Prior permission from the Director of School Education, Govt. of Tripura and selected school authorities were obtained before conducting the study. Selected schools were visited on the prefixed dates and students fulfilling inclusion and exclusion criteria were approached for participating in this study. Informed written consent document for participation in this study was handed over to them for obtaining consent from their guardians and were instructed to attend school on a particular date in empty stomach (overnight fasting) if consented for participation. On the day of data collection, the consenting students were interviewed maintaining confidentiality using the pretested and validated interview schedule. Equal time was spent on interviewing each participant.

The interview schedule contained information regarding sociodemographics, lifestyle, measurement of BP, height, weight, hip, and waist circumference, body fat content, etc., face and content validity of the interview schedule was evaluated by piloting upon 30 secondary students and also examining by three epidemiologists. Digital weighing scale with a precision of 100 g, one stadiometer with a precision of 1 mm, one non-stretchable measuring tape with the precision of 1 mm, one sphygmomanometer, one automated body fat analyzer, and an ELISA reader for estimation of serum leptin level were used for collecting data in this study.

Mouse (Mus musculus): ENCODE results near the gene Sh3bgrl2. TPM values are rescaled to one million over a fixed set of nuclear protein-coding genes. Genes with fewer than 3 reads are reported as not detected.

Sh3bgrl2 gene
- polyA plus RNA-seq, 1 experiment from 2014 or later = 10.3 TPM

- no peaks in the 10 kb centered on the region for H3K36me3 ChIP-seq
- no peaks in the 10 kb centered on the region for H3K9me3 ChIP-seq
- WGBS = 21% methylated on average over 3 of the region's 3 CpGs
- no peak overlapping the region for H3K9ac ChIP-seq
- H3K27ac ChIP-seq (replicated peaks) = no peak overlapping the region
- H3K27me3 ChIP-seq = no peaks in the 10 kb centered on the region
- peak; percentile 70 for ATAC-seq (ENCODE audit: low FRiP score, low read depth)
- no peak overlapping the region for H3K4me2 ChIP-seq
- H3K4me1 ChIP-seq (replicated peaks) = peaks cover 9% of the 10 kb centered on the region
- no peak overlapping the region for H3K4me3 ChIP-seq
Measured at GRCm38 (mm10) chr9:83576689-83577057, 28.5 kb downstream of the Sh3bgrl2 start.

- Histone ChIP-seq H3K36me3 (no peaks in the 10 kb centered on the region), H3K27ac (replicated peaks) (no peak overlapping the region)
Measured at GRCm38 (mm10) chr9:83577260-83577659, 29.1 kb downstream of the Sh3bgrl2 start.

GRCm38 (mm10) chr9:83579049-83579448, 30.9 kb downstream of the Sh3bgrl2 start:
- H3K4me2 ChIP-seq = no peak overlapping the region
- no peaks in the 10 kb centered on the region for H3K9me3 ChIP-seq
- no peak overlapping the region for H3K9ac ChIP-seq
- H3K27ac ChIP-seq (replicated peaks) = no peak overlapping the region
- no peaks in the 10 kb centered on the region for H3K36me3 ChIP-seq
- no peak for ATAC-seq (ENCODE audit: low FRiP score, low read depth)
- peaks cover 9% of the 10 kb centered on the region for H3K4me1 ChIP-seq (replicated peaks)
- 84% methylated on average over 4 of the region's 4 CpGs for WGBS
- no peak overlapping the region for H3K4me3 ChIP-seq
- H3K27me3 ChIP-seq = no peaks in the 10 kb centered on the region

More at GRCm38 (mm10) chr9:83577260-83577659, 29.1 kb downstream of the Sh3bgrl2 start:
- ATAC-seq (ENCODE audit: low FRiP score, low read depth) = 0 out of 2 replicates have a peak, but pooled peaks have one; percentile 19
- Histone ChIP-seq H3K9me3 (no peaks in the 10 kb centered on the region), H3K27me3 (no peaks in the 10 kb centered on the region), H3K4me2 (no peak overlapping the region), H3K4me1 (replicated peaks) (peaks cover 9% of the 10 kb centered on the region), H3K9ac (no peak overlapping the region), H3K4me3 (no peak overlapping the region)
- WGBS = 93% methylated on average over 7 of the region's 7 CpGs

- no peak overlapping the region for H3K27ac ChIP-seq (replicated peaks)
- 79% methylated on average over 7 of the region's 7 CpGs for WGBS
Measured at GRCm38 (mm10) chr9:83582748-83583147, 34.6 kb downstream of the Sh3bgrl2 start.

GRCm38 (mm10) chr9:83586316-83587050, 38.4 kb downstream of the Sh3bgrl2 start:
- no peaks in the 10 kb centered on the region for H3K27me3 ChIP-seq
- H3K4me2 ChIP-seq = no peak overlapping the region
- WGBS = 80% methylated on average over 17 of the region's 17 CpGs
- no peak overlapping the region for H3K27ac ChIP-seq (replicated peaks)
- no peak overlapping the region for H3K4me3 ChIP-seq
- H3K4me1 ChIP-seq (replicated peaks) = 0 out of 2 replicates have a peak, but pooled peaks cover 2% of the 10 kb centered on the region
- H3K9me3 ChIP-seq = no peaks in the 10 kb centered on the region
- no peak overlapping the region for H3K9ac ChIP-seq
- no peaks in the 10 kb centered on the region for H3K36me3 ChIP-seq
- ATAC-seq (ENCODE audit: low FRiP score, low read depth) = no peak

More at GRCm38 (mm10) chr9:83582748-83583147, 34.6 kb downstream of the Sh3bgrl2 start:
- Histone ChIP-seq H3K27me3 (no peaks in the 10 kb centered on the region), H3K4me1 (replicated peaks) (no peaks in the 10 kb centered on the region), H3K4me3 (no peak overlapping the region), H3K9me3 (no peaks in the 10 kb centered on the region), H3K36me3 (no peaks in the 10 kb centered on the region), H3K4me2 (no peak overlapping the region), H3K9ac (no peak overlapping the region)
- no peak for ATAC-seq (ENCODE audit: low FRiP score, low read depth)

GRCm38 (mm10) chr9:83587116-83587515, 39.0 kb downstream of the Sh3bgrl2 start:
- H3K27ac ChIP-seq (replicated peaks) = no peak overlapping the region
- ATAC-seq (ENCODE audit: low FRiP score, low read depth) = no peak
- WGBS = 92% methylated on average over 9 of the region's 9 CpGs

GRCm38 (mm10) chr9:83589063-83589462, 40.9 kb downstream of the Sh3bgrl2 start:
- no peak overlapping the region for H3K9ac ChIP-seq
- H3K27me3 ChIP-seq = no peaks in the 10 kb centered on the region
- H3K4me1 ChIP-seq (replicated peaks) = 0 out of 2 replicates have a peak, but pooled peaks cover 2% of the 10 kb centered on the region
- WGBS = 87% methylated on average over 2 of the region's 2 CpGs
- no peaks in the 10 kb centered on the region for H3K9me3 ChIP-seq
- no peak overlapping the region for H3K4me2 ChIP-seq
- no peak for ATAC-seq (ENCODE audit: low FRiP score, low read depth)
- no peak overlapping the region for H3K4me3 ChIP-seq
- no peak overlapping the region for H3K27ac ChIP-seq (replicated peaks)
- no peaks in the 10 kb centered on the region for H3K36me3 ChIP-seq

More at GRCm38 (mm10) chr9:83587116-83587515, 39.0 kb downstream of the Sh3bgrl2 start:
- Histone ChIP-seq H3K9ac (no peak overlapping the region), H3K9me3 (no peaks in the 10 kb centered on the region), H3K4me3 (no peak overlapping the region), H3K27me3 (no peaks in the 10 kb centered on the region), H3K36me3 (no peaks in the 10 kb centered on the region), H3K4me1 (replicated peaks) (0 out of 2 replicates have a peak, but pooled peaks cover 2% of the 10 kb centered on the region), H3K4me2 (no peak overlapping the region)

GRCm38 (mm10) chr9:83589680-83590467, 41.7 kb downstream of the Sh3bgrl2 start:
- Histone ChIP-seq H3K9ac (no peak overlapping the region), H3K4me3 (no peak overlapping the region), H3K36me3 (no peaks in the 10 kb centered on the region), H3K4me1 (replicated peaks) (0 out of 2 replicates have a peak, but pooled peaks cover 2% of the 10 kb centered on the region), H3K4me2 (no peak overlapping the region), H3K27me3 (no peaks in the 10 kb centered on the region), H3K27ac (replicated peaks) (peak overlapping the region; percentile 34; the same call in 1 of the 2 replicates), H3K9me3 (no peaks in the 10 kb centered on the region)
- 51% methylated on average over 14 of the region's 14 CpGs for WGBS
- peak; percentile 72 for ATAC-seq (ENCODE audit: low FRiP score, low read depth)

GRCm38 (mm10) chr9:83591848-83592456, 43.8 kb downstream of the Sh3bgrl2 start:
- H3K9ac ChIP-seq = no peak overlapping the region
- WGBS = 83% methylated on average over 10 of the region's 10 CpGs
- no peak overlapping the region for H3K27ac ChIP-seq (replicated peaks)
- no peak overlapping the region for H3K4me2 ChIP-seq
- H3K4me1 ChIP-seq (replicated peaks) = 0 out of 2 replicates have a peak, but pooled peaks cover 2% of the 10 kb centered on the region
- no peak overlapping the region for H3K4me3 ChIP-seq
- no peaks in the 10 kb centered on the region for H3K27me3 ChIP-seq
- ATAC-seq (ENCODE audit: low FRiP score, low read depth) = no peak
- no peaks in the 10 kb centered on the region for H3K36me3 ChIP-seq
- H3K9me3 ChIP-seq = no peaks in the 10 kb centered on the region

For measuring weight, the subjects were asked to stand erect and barefooted over the electronic bathroom weighing scale placed over even surface using minimum possible clothing. The weighing scale was calibrated daily before starting data collection by putting standard weight upon it.

For measuring height, the study subjects were asked to stand erect, bare and close footed over the footplate of the stadiometer in such a way that the occiput, back, hip, and the heals lie in contact with the stadiometer stand. Then, the head plate of the stadiometer was gradually brought down upon the head to place firmly. In this position, height readings were taken.